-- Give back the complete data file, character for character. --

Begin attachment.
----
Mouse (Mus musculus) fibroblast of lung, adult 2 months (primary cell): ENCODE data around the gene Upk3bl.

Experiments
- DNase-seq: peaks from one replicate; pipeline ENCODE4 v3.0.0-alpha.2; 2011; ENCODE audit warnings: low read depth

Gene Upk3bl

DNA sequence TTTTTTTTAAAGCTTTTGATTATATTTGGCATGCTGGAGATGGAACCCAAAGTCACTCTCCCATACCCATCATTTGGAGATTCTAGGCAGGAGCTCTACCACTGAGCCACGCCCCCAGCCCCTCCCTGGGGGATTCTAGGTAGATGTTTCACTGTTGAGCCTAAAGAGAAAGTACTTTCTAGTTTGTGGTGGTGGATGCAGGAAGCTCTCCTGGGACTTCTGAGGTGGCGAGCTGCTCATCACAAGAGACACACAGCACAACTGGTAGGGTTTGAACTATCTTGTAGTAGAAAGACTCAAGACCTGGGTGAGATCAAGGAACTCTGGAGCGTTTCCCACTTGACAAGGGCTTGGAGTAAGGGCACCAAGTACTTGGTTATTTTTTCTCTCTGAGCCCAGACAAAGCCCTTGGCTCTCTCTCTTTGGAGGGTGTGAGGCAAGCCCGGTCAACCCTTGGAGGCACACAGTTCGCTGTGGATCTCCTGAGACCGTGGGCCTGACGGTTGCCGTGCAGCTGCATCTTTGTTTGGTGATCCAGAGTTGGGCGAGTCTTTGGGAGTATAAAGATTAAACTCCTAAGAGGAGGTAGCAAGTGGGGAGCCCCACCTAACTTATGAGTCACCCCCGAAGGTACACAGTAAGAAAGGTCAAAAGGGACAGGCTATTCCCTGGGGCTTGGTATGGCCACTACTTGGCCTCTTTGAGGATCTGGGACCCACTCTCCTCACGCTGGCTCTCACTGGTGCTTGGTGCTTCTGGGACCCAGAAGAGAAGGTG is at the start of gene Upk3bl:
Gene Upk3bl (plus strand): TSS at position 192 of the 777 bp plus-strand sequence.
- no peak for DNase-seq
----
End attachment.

Mouse (Mus musculus) fibroblast of lung, adult 2 months (primary cell): ENCODE data around the gene Upk3bl.

Experiments
- DNase-seq: peaks from one replicate; pipeline ENCODE4 v3.0.0-alpha.2; 2011; ENCODE audit warnings: low read depth

Gene Upk3bl

DNA sequence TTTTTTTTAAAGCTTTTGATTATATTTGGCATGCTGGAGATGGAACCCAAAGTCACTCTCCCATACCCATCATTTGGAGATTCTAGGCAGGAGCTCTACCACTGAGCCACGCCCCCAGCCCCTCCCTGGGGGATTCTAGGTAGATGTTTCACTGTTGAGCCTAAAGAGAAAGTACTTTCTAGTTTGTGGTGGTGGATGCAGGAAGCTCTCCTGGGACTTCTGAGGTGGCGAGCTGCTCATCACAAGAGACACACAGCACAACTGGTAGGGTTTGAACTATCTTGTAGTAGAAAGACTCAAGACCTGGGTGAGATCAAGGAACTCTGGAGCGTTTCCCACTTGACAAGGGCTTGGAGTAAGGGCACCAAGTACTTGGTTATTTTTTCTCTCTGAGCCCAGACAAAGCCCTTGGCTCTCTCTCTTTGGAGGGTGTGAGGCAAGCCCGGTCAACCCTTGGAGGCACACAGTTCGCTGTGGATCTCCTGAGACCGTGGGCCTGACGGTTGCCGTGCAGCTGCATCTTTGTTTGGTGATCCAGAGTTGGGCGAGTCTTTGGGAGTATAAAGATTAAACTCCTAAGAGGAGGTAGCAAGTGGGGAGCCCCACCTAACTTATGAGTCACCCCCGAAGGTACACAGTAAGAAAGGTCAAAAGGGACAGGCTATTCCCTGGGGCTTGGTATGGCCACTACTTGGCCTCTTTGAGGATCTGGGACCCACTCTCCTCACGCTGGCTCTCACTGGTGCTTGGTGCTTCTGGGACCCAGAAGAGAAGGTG is at the start of gene Upk3bl:
Gene Upk3bl (plus strand): TSS at position 192 of the 777 bp plus-strand sequence.
- no peak for DNase-seq